The question then becomes will they improve prime and will it be in Prime 06? because if not then i don't see why i would pay for a support contract.
I believe that if you own Mathcad 15, you can use it forever without any further payments for maintenance. Mathcad 15 works on Windows 10, so as long as you have this latest version, you should be able to end future payments and use v15 until your computer systems do not support running this version or the licensing software required. I do stay on top of each release of Prime to see what has been improved/added. My wild guess would be that Prime 10 might be close enough to consider migrating from v15? Time will tell.
SMath is an option to Mathcad...interestingly very similar in UI and functionality to Mathcad v15. It will read v15 files too, but it is not without limitations. Worth a look when you consider the cost at $0! Migrating from Mathcad v15 would require very careful considerations of all pros & cons.
Under PTC both Prime and 15 use the same license. They are changing that license so (I believe) you will need that altered license for 15. . .
Prime express is still free. . .
Hello Chris. Long time since we spoke.
I was on that committee, and I 100% back what Chris said. We were ignored. I go back much further with Mathcad than that committee though. I was on that committee almost since PTC acquired Mathcad, and prior to that I was part of a secret "Power users" group that advised Mathsoft. Until I was uninvited for testing of Prime 5.0, I alpha and beta tested every version of Mathcad since MC11. Mathsoft didn't always listen either, and if they had then static unit checking (the unit checking from MC12 through MC15) would never have happened. To PTC's credit, they did listen to that complaint, and Prime 1.0 reverted to the dynamic unit checking we had in MC11. But it was very clear from the beginning that PTC did not care about the existing Mathcad users (based on private conversations, extremely clear; but what was said was said confidentially, so I will say no more). They have lived up to that, accompanied with a surprising (given how may programmers they have) degree of incompetence even implementing what they do want; the graphs in Prime 5.0 being an excellent example of that.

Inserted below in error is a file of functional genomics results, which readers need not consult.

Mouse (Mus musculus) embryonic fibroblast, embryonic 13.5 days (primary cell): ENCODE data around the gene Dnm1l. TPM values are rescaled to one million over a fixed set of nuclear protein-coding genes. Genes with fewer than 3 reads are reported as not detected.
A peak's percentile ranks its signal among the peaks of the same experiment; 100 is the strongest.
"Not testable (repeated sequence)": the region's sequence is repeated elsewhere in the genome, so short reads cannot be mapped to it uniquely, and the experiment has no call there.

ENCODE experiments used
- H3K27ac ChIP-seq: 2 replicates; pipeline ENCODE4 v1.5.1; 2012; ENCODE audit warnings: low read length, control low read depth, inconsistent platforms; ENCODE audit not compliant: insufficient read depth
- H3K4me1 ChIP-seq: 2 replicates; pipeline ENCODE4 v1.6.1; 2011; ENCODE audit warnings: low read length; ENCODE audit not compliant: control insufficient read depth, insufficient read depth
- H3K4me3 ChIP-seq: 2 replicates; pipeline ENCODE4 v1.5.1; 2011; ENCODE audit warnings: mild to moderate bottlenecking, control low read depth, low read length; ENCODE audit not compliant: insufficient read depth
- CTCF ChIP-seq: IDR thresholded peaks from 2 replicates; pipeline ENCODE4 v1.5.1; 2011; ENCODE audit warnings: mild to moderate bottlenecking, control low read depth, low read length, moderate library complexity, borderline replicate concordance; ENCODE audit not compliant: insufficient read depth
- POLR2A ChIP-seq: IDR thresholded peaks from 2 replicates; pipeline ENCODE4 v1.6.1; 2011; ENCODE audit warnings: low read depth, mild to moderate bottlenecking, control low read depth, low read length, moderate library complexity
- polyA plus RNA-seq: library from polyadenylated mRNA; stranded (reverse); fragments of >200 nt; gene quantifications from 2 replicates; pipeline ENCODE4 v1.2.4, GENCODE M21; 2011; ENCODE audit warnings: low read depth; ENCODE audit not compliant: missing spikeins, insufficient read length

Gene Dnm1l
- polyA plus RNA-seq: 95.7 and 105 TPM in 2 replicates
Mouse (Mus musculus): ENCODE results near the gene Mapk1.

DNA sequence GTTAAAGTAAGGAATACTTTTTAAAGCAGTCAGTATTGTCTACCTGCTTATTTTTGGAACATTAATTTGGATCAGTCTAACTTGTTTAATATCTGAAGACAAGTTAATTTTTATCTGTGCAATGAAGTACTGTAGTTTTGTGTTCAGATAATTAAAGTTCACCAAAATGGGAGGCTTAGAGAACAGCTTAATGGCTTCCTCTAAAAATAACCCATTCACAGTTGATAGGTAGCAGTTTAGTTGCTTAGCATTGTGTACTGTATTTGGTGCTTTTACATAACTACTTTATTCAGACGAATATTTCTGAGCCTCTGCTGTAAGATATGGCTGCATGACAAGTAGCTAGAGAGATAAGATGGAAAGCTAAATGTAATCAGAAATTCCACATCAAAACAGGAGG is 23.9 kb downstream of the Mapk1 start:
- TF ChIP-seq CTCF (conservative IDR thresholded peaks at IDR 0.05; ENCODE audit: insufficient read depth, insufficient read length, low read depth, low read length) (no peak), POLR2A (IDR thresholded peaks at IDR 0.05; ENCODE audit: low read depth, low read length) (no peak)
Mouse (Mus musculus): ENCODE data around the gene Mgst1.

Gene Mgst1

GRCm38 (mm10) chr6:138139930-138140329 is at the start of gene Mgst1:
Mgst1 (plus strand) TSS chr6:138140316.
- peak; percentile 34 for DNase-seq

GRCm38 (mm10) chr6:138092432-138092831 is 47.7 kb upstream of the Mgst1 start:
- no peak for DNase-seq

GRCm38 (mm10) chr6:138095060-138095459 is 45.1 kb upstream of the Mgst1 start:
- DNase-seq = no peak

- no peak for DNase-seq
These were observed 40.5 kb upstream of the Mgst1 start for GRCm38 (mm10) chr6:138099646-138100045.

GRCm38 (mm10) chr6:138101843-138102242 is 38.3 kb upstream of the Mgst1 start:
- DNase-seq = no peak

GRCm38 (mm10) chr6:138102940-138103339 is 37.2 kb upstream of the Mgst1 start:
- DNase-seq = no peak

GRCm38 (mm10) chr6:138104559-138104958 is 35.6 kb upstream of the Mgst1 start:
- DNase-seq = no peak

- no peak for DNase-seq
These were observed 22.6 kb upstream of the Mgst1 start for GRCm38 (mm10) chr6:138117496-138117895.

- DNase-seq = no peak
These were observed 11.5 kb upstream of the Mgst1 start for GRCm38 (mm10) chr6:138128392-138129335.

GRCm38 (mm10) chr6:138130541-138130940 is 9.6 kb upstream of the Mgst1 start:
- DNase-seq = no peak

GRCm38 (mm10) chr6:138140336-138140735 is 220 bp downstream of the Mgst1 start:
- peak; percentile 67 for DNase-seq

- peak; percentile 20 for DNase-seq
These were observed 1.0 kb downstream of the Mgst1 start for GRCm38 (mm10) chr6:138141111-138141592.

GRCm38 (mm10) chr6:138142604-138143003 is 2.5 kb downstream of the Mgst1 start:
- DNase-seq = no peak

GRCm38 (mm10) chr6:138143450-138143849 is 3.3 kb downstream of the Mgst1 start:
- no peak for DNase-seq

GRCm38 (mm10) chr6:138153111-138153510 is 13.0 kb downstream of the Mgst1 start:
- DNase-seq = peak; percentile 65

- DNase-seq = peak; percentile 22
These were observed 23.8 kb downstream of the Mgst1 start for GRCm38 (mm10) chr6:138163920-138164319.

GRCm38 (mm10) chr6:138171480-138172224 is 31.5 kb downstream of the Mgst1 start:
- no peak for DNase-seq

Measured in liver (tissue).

It's really sad, because Mathcad had enormous potential to be a game changing piece of Math software. Heck, it was a game changing piece of Math software! But it could have gone so much further if a company other than PTC had purchased it
"...We will likely to just keep using MathCAD15 till it no longer works on our computers, which will hopefully be a couple of years from now!"
The same over here in Europe. Couldn't have said it better Chris.
In the meantime I'm learning MatLab. I don't like it, but it works.
you don't need prime for interfacing, since it is possible with MathCad 15 as well.
I used it and it worked. However, there was a bias from fellow engineers since the to and fro between Mahcad and Creo is not that transparent and the effort to define results that directly can be used in a design is quite high. E.g. when the result of a calculation is a shaft diameter of 23.35 mm you furthermore need code that converts the result to a more conventional dimension of, say, 25 mm.